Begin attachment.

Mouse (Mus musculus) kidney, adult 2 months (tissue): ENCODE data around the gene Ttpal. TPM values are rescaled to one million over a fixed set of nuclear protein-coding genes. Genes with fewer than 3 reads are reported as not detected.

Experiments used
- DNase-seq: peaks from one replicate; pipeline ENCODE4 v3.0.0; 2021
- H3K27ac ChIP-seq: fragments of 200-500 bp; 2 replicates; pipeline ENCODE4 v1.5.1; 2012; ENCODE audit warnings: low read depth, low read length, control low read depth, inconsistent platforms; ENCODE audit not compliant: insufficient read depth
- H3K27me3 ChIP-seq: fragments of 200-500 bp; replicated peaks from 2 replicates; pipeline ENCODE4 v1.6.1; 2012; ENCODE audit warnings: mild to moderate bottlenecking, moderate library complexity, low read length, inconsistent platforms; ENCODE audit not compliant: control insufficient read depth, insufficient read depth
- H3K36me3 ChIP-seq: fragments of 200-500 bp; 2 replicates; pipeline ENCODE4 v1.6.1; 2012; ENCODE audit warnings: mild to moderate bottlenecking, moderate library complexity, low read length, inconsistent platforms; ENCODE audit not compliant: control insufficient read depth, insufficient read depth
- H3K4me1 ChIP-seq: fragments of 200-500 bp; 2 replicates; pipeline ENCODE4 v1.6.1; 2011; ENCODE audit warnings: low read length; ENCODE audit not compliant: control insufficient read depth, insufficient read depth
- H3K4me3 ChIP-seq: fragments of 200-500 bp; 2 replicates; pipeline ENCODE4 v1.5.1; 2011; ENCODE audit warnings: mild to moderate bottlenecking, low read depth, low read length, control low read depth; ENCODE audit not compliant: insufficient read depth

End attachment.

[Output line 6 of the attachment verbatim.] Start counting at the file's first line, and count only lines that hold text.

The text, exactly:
- H3K36me3 ChIP-seq: fragments of 200-500 bp; 2 replicates; pipeline ENCODE4 v1.6.1; 2012; ENCODE audit warnings: mild to moderate bottlenecking, moderate library complexity, low read length, inconsistent platforms; ENCODE audit not compliant: control insufficient read depth, insufficient read depth